Indian tourists, meanwhile, flocked to the lakes and breezy mountains as the country grappled with one of the worst outbreaks of the coronavirus. They were blocked from traveling abroad and spurred to look to Kashmir. While tourism witnessed intermittent spikes even before the revocation of Kashmir’s special status, the crowds this year illustrated a return to a sort of business—although not political—normalcy. It reflected growing faith among Indian tourists that Kashmir was calm and they needn’t fear for their safety while vacationing.

The above successes have not been good news for average Kashmiris, who feel politically disenfranchised and silenced into acquiescence. Most Kashmiris welcomed dividends of peace but not being forced to capitulate to New Delhi’s wishes.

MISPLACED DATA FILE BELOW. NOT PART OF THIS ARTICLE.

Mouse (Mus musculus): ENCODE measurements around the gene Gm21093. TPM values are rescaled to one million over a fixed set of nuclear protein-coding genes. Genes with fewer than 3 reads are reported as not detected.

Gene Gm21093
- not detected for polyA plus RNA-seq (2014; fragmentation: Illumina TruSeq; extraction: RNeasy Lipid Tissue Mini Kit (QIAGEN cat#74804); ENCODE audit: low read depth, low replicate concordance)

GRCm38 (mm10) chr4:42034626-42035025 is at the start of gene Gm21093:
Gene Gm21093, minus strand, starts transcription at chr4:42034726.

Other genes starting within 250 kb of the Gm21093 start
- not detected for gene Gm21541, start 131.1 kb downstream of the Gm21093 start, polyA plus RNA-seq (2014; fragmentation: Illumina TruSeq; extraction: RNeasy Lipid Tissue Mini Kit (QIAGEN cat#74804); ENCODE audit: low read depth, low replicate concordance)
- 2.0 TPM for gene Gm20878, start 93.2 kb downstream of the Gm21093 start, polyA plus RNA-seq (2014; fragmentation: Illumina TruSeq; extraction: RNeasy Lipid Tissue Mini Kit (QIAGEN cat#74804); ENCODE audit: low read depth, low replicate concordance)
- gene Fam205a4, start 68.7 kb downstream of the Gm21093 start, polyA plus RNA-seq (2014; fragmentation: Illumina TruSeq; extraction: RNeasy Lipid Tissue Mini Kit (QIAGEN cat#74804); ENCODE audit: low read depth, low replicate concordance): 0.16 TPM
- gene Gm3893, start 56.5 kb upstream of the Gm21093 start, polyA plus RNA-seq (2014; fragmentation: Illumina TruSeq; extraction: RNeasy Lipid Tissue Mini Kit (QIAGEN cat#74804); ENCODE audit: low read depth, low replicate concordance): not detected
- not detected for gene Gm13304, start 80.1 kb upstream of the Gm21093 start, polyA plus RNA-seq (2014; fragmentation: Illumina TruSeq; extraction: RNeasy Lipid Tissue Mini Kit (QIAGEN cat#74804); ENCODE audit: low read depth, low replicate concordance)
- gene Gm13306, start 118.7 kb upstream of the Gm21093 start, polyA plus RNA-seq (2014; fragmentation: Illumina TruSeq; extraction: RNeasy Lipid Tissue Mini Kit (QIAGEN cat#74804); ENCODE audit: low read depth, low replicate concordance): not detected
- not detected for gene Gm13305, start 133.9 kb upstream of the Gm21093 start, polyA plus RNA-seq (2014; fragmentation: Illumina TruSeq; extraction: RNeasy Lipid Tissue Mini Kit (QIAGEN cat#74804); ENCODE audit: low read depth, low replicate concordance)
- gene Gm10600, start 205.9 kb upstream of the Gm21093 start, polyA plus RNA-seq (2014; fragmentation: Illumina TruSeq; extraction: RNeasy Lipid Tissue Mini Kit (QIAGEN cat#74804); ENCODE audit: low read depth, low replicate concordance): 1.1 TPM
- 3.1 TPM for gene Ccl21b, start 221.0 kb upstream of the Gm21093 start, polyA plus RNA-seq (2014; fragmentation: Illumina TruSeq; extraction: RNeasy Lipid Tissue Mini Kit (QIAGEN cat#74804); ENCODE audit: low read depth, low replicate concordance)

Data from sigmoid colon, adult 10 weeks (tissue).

On Aug. 5, 2019, Modi’s Hindu nationalist Bharatiya Janata Party (BJP) not only abrogated Article 370, under which the local legislature could make its own laws except in finance, defense, foreign affairs, and communications, but it also revoked Article 35A, which empowered the legislative assembly to define permanent residents and offer them special privileges such as exclusive land rights. Modi also split the three different divisions of the erstwhile state—Jammu, Kashmir, and Ladakh—into two union territories. While a state has its own government and powers to pass laws, union territories are much smaller administrative units ruled by an appointee of the central government.